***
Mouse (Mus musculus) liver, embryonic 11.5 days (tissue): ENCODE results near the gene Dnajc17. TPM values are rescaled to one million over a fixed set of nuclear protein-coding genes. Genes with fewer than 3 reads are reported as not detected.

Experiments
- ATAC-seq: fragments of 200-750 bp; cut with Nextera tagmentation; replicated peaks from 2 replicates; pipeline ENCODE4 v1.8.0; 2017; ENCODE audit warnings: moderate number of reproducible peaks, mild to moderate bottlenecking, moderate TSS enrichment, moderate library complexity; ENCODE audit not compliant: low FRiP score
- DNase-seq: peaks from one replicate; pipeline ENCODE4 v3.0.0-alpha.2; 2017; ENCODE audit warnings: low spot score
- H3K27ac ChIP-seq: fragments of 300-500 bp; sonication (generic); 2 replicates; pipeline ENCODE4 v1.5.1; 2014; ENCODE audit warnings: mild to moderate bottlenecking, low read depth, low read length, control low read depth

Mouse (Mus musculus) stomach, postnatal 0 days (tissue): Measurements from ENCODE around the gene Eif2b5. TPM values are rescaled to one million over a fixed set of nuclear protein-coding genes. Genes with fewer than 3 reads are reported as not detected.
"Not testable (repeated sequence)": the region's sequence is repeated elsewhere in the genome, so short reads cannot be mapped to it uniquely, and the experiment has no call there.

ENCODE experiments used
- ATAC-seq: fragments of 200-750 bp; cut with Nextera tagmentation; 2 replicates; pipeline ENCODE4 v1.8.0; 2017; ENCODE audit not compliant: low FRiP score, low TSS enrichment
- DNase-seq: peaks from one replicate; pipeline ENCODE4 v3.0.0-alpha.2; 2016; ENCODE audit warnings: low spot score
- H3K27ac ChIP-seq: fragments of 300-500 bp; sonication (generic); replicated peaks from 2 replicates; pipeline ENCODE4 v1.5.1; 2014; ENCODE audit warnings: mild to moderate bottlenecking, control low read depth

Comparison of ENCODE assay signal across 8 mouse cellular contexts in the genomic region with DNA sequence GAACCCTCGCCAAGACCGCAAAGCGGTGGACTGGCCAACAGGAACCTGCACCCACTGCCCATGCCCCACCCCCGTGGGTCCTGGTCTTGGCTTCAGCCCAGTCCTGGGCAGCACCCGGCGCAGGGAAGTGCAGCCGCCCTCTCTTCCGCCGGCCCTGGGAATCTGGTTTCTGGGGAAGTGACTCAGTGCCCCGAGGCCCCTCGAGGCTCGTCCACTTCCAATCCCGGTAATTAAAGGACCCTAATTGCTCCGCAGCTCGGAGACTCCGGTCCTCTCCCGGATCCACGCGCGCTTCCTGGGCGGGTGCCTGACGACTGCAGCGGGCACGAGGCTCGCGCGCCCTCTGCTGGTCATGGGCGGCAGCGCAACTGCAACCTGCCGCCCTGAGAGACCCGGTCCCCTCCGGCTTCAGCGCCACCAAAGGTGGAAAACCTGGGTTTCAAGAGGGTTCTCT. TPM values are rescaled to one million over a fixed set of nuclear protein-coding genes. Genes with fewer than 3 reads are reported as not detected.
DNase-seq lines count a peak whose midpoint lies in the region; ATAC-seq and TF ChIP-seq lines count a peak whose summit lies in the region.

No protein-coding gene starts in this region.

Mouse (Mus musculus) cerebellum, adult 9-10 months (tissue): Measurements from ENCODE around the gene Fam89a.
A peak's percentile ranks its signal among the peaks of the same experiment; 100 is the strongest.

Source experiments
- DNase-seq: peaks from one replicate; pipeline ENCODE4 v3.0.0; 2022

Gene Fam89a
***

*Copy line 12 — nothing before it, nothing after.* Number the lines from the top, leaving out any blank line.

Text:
Comparison of ENCODE assay signal across 8 mouse cellular contexts in the genomic region with DNA sequence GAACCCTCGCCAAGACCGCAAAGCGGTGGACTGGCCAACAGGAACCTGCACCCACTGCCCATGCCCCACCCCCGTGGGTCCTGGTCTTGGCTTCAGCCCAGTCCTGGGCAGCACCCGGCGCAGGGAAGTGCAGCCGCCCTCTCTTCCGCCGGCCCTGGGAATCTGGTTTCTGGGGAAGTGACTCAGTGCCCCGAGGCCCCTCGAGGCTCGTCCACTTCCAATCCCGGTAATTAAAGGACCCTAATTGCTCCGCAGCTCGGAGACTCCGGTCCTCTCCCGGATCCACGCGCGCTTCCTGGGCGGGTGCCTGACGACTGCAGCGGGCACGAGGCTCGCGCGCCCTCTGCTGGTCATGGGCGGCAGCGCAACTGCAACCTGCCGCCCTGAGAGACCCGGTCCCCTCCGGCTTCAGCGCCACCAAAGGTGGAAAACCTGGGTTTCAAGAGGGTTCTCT. TPM values are rescaled to one million over a fixed set of nuclear protein-coding genes. Genes with fewer than 3 reads are reported as not detected.